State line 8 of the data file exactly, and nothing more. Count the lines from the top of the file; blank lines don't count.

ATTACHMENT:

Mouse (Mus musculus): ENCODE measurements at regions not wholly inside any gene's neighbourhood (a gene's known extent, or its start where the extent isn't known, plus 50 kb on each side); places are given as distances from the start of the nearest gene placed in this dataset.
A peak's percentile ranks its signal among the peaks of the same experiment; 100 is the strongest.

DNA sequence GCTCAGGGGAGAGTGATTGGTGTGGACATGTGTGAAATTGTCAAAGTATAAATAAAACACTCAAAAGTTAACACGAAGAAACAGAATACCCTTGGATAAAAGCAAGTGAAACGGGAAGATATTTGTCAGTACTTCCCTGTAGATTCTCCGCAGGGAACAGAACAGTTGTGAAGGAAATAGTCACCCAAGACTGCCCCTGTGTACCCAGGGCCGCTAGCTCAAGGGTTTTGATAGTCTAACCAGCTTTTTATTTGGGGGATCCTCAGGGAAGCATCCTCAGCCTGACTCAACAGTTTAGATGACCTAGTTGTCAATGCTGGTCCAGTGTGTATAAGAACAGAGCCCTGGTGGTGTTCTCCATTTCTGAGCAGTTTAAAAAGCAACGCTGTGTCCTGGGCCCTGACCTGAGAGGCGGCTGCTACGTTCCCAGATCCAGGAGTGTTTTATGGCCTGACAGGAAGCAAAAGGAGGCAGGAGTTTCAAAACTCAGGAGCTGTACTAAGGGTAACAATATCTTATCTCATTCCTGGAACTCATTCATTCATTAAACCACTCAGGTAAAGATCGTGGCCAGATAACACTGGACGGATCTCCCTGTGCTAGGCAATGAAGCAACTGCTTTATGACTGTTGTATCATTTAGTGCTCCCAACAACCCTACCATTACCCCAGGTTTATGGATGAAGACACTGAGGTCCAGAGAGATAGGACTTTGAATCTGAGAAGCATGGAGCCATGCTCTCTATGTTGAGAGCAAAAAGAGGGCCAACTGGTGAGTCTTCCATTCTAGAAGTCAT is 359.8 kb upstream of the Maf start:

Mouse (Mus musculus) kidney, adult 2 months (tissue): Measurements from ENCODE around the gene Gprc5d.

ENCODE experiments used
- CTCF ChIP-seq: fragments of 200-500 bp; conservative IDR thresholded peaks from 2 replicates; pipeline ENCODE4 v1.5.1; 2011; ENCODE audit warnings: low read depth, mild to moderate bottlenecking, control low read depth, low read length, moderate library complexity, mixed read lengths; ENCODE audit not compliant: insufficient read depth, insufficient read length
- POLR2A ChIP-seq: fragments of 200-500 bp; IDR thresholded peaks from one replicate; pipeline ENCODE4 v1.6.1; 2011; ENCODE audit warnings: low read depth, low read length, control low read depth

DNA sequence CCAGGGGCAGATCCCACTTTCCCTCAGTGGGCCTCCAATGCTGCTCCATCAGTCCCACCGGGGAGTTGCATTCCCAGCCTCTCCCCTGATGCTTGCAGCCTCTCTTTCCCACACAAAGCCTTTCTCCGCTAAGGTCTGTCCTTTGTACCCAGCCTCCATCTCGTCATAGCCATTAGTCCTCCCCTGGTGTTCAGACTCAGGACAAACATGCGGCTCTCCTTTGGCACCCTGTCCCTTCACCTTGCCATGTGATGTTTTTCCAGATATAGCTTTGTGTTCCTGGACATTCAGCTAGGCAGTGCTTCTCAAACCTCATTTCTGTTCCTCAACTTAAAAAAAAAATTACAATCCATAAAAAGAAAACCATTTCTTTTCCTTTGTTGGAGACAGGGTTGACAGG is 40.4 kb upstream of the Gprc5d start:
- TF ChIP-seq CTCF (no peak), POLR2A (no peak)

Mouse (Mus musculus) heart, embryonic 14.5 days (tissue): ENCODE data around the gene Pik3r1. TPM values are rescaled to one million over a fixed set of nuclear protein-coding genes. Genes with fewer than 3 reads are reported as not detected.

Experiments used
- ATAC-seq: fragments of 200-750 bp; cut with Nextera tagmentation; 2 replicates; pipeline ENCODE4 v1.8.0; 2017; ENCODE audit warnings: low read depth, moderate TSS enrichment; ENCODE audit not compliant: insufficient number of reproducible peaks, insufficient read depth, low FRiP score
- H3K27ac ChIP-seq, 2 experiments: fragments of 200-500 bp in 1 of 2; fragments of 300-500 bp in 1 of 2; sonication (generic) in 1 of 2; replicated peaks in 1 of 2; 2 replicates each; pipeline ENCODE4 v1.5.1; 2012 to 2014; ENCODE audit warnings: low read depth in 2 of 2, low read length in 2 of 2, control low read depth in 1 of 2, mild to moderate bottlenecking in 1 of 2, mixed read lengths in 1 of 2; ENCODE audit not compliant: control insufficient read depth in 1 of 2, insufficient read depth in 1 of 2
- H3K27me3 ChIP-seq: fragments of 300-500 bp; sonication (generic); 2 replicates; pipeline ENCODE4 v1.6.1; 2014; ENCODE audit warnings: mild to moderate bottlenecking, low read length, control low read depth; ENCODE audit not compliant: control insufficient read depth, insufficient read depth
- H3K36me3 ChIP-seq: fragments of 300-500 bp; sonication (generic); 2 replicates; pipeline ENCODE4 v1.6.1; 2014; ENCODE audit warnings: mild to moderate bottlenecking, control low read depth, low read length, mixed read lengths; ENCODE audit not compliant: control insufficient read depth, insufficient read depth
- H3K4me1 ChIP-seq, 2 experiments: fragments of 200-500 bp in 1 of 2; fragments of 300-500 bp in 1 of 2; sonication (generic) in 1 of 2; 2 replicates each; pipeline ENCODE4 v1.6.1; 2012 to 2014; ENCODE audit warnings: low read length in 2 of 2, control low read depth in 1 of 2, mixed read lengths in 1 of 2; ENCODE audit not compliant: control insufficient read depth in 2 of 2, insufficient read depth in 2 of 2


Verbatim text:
DNA sequence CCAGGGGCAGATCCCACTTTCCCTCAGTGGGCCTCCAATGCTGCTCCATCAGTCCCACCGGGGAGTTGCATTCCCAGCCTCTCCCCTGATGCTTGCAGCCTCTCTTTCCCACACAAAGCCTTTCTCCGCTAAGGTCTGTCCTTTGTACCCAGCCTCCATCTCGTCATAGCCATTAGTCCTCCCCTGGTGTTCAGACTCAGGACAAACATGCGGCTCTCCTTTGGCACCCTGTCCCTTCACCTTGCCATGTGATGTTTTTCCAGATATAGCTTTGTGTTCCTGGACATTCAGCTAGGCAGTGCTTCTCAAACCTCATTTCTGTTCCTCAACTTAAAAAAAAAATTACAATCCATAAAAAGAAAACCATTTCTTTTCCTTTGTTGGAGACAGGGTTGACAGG is 40.4 kb upstream of the Gprc5d start: